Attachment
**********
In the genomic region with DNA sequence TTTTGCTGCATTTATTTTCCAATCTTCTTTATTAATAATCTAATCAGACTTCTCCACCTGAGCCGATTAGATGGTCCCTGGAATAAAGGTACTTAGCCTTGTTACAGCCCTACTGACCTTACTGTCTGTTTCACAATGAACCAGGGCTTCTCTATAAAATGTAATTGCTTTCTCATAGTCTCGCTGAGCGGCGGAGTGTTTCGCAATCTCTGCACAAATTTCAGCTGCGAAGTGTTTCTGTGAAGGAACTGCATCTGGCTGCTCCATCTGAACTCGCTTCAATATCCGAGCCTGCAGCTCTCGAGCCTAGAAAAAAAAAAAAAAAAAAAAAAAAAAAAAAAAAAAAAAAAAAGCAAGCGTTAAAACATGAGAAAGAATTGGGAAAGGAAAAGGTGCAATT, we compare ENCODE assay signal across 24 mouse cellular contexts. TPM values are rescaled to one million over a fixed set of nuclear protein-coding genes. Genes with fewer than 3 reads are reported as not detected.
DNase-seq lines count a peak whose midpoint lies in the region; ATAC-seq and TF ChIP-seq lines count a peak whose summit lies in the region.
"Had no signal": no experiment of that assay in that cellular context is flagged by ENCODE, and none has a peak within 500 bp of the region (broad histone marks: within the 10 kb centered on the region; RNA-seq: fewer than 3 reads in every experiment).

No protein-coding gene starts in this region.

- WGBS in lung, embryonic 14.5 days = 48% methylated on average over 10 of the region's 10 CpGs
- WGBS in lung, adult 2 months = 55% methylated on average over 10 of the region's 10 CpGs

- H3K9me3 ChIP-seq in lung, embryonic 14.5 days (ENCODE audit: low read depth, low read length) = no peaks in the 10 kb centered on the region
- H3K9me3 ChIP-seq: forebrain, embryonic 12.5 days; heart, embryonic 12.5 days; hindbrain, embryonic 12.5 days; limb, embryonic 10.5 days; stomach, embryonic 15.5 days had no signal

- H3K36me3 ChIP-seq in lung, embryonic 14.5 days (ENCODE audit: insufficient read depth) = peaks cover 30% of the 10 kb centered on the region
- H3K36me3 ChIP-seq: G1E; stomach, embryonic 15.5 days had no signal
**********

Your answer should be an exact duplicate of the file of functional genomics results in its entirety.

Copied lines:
In the genomic region with DNA sequence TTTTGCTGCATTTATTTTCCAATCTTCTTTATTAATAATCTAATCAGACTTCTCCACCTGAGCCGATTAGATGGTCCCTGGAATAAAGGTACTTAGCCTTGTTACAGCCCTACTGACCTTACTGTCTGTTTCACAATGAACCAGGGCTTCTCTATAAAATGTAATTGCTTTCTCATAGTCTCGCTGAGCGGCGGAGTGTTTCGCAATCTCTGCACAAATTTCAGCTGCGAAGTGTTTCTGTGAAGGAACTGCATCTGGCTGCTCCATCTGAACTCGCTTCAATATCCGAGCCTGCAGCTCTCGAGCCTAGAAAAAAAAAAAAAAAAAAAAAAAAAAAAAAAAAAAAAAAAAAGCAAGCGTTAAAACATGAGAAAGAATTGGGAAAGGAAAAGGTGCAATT, we compare ENCODE assay signal across 24 mouse cellular contexts. TPM values are rescaled to one million over a fixed set of nuclear protein-coding genes. Genes with fewer than 3 reads are reported as not detected.
DNase-seq lines count a peak whose midpoint lies in the region; ATAC-seq and TF ChIP-seq lines count a peak whose summit lies in the region.
"Had no signal": no experiment of that assay in that cellular context is flagged by ENCODE, and none has a peak within 500 bp of the region (broad histone marks: within the 10 kb centered on the region; RNA-seq: fewer than 3 reads in every experiment).

No protein-coding gene starts in this region.

- WGBS in lung, embryonic 14.5 days = 48% methylated on average over 10 of the region's 10 CpGs
- WGBS in lung, adult 2 months = 55% methylated on average over 10 of the region's 10 CpGs

- H3K9me3 ChIP-seq in lung, embryonic 14.5 days (ENCODE audit: low read depth, low read length) = no peaks in the 10 kb centered on the region
- H3K9me3 ChIP-seq: forebrain, embryonic 12.5 days; heart, embryonic 12.5 days; hindbrain, embryonic 12.5 days; limb, embryonic 10.5 days; stomach, embryonic 15.5 days had no signal

- H3K36me3 ChIP-seq in lung, embryonic 14.5 days (ENCODE audit: insufficient read depth) = peaks cover 30% of the 10 kb centered on the region
- H3K36me3 ChIP-seq: G1E; stomach, embryonic 15.5 days had no signal